In early 2018, one of the most iconic attractions at Disneyland Paris closed for refurbishments. Phantom Manor at Frontierland, the park’s fascinating gothic Western take on Haunted Mansion, needed repairs. At the same time, Imagineers enjoyed a rare opportunity to plus the entire attraction.
Disney changed the portraits in the Stretching Room and restored the original narration by Vincent Price. The company also added more scares to the attraction, and they even cleared up a long-running mystery.
For the first time ever, Phantom Manor revealed the identity of the Phantom. And it was the person everyone always suspected, Henry Ravenswood, the father of the bride.
3) Hong Kong Disneyland Attendance Issues
The next two stories are sadly grim. Reality sometimes bursts the Disney Bubble, and there’s nothing that any of us can do about it.
For example, Hong Kong Disneyland traffic collapsed over the last few months. This happened at the same time that park officials had begun a massive overhaul to improve all lacking elements at Hong Kong Disneyland. Even the castle is getting a rebuild right now.
Why aren’t people coming with so many positive changes ongoing? Sadly, the city of Hong Kong has become turbulent in recent months.
More than 20 years ago, China regained control of the city from the British. For many years, the citizens of Hong Kong had experienced a kind of autonomy that made the Chinese government uncomfortable.
Conflicts arose between the locals and the authorities, first in August and then more seriously in November. The idea of a theme park visit seemed trivial and frivolous in the wake of these events, although I would argue that the citizens of Hong Kong definitely deserve a bit of Disney happiness.
During an earnings report, Disney’s Chief Financial Officer, Christine McCarthy, indicated that the company could lose $275 million in operating income through September of 2020. The situation is that dreary. If you’re thinking about a visit to a Chinese theme park, you should pick Shanghai over Hong Kong for now.
2) Disney Donates to Notre Dame
One of the saddest global stories in 2019 occurred in Paris, France. The famed Notre-Dame cathedral caught fire, causing irreparable damage to the landmark.
People around the world watched in horror as livestreams showed the flames shooting into the sky. It seemed so impossible that most of us had a difficult time accepting that the fire was real.
Within days of authorities extinguishing the final embers, French officials swore to rebuild. For Disney employees, the situation struck close to home. Disneyland Paris resides 20 miles away from the cathedral.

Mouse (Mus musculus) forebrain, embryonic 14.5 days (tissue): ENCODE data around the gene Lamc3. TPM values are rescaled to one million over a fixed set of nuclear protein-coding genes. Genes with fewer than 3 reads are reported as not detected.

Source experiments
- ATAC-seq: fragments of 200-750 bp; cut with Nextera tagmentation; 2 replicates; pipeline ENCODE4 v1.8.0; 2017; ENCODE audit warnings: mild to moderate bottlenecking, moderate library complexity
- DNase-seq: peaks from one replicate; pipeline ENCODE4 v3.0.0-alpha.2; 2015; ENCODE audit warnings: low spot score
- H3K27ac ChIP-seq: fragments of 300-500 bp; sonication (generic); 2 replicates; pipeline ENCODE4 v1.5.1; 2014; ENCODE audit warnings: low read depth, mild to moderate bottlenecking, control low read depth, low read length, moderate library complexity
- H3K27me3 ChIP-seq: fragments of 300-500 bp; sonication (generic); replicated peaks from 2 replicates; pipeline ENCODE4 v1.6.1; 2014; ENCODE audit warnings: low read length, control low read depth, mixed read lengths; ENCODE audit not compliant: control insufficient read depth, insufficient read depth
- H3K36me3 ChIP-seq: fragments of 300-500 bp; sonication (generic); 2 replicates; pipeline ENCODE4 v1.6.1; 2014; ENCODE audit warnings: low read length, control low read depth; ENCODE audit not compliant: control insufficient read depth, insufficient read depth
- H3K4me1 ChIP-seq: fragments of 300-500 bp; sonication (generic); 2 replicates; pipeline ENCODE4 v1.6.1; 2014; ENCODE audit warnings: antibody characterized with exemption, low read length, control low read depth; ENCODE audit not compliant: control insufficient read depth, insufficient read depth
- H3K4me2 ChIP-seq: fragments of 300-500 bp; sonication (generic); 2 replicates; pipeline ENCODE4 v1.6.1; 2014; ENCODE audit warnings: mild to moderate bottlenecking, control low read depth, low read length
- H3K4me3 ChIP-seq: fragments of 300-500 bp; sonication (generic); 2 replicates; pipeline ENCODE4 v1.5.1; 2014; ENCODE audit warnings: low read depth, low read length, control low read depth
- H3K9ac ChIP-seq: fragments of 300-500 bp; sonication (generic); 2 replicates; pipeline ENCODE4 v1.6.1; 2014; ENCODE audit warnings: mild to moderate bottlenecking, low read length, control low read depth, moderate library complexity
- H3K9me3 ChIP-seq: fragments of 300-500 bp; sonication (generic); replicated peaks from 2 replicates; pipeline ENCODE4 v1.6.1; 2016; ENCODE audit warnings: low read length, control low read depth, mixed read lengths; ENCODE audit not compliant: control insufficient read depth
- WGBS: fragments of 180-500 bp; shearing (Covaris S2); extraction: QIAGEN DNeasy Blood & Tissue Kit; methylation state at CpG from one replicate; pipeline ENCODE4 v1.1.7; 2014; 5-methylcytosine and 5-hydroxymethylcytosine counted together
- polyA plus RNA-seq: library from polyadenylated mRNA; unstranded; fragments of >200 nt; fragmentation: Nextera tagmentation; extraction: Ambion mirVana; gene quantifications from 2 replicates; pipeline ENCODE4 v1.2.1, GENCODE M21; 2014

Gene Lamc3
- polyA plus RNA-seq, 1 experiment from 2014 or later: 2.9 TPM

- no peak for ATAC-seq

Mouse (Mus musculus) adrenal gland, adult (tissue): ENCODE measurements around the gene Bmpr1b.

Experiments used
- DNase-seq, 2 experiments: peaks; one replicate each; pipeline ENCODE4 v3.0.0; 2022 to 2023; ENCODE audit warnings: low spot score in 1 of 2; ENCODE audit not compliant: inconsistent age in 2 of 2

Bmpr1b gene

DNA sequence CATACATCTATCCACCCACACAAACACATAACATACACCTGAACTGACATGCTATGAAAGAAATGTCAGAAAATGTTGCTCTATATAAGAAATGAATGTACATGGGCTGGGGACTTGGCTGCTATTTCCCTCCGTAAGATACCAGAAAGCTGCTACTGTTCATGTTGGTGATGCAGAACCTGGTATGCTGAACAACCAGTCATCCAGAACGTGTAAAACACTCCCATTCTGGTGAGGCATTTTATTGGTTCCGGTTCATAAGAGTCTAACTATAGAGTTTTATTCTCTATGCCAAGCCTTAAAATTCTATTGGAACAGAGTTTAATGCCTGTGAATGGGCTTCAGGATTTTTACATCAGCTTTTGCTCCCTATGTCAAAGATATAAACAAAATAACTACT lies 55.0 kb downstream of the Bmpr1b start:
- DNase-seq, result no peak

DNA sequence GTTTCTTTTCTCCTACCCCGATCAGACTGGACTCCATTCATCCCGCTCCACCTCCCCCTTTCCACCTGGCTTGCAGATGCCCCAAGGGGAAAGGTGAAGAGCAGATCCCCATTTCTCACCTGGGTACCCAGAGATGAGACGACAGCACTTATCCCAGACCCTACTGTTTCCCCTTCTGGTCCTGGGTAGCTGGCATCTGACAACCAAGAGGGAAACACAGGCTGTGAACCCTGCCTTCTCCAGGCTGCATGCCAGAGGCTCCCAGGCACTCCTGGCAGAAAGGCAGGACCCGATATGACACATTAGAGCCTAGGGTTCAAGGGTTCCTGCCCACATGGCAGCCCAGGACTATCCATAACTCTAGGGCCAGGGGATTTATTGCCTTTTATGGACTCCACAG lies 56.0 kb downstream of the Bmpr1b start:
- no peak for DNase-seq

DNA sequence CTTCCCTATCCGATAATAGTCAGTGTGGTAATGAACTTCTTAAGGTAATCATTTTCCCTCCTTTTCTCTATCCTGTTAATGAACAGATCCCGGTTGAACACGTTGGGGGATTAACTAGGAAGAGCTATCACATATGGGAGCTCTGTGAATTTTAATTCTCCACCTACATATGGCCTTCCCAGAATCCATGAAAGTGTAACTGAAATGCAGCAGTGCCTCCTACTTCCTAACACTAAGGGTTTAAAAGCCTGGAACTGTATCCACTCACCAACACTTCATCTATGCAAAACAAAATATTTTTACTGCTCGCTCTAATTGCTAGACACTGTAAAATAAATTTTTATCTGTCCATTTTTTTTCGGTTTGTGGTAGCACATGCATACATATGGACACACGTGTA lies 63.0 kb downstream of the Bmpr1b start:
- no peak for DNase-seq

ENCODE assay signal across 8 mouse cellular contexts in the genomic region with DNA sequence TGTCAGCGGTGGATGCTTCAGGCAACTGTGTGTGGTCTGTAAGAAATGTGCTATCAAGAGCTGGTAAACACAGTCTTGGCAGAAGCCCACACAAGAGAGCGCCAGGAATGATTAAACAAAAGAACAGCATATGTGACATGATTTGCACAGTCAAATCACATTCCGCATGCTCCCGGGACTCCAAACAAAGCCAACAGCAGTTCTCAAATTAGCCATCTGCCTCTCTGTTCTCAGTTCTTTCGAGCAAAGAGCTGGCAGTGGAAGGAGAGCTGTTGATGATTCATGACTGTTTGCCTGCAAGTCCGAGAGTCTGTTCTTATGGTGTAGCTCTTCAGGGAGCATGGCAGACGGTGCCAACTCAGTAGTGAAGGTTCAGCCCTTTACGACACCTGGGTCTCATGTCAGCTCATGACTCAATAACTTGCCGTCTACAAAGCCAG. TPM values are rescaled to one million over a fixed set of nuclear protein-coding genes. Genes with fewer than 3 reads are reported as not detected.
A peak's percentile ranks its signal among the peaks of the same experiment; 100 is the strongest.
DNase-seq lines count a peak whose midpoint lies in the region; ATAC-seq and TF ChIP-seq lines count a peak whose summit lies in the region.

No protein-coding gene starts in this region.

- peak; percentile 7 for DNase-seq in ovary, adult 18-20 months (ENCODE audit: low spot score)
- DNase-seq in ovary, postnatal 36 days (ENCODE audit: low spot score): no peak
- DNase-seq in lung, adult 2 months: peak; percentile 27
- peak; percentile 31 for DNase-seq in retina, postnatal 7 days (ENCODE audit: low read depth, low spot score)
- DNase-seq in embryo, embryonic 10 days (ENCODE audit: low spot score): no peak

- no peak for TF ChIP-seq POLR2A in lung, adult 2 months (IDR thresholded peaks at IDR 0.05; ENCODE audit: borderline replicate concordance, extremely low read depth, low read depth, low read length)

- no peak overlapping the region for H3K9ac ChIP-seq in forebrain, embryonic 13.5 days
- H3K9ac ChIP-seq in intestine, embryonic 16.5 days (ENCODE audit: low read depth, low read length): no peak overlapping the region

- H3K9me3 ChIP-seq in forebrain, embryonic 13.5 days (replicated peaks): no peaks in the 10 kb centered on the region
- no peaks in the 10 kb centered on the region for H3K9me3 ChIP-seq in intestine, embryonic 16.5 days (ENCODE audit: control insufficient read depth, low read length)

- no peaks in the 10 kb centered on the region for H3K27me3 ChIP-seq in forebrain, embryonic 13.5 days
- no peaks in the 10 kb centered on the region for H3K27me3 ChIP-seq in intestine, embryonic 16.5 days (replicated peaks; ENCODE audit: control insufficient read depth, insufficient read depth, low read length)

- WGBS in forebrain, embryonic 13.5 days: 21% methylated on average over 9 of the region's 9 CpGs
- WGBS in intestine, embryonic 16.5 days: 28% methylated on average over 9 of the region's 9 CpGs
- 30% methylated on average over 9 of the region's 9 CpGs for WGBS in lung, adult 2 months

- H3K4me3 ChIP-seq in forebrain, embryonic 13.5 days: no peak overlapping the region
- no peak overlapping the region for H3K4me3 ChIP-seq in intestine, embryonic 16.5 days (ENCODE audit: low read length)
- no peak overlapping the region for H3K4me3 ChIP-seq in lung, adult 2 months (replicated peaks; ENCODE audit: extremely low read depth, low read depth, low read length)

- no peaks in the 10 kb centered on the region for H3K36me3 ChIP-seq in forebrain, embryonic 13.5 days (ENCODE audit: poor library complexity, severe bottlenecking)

Just as importantly, one of Disney’s best 1990s animated movies, The Hunchback of Notre Dame, takes place at Notre-Dame. Company executives acted quickly to show sympathy and compassion for those impacted by the catastrophe.
CEO Robert Iger announced that Disney will donate $5 million toward the reconstruction of Notre-Dame. And the company confirmed that it’s working on a live-action remake of the film, too!
1) Eighth Port Confirmed at Tokyo Disneyland
Most of the stories that make the Best of/Worst of lists involve things that have already happened. However, sometimes a story carries such importance that it deserves a spot, too.
I’ve already mentioned here that Tokyo DisneySea has become the gold standard in the theme park industry. Many analysts believe that it’s the best Disney gate on the planet already. But Tokyo Disney officials are never satisfied.
For years now, speculation has centered on a third park coming to Tokyo Disney Resort. Now, we know those park officials have something else planned. Tokyo DisneySea will construct an eighth port by the end of 2022.
This new port, the park’s equivalent of a themed land, will focus heavily on Disney intellectual properties. Frozen, Peter Pan, and Tangled will all have a presence here. And this area will introduce a new luxury hotel as well. Given the fact that Tokyo Disneyland hotels claim occupancy rates near 100 percent, this might be the most crucial part of the expansion.
Don’t be surprised in 2022 when theme park analysts spend a lot of the year raving about Tokyo DisneySea. It’s already phenomenal. Three new attractions and a hotel can only make it that much better